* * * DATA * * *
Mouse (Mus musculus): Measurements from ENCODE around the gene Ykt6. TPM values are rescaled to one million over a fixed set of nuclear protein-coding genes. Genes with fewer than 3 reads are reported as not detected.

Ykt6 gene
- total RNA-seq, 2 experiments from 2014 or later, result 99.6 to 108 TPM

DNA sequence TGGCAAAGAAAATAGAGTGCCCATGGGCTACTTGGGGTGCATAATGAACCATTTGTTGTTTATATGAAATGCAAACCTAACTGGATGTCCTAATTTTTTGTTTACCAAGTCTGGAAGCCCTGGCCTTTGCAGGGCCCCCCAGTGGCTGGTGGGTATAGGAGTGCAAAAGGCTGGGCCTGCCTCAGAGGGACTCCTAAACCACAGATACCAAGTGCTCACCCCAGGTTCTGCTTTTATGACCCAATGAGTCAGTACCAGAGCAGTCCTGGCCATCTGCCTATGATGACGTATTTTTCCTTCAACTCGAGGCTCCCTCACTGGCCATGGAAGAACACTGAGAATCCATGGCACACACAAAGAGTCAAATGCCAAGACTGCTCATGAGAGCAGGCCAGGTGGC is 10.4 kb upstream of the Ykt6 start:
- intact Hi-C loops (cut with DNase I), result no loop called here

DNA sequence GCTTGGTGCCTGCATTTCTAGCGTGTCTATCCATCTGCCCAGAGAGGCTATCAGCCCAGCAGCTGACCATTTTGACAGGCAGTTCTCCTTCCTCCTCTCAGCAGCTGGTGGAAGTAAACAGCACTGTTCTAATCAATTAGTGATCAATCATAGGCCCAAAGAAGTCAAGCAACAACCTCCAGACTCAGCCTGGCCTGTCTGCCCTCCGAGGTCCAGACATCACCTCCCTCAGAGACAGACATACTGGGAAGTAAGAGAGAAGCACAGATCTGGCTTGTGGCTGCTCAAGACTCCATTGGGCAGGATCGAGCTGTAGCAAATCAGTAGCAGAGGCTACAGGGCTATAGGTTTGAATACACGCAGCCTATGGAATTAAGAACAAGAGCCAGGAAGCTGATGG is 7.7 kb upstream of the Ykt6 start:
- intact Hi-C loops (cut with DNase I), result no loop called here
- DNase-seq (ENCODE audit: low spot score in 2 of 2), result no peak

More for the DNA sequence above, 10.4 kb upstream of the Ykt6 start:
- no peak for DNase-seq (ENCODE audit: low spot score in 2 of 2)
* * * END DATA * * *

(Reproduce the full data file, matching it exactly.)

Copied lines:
Mouse (Mus musculus): Measurements from ENCODE around the gene Ykt6. TPM values are rescaled to one million over a fixed set of nuclear protein-coding genes. Genes with fewer than 3 reads are reported as not detected.

Ykt6 gene
- total RNA-seq, 2 experiments from 2014 or later, result 99.6 to 108 TPM

DNA sequence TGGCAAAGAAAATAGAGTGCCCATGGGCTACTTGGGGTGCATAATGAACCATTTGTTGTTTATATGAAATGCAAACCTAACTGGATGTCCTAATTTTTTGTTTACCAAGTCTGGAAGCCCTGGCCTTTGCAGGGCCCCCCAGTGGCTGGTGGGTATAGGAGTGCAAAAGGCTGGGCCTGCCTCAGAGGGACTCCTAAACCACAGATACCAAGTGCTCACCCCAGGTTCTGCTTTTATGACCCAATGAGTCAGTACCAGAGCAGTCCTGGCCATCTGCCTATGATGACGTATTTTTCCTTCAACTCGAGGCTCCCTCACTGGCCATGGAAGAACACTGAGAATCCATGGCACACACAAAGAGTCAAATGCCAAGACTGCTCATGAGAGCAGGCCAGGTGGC is 10.4 kb upstream of the Ykt6 start:
- intact Hi-C loops (cut with DNase I), result no loop called here

DNA sequence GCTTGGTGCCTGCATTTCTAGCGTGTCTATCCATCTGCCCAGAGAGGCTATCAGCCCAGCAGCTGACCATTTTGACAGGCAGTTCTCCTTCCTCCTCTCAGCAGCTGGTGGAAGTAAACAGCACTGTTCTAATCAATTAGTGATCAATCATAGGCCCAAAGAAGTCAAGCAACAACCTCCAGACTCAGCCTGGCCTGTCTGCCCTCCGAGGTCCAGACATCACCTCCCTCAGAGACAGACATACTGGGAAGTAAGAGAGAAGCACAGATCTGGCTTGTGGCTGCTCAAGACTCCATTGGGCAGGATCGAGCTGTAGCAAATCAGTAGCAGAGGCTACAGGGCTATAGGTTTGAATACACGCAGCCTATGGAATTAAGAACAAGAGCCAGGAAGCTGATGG is 7.7 kb upstream of the Ykt6 start:
- intact Hi-C loops (cut with DNase I), result no loop called here
- DNase-seq (ENCODE audit: low spot score in 2 of 2), result no peak

More for the DNA sequence above, 10.4 kb upstream of the Ykt6 start:
- no peak for DNase-seq (ENCODE audit: low spot score in 2 of 2)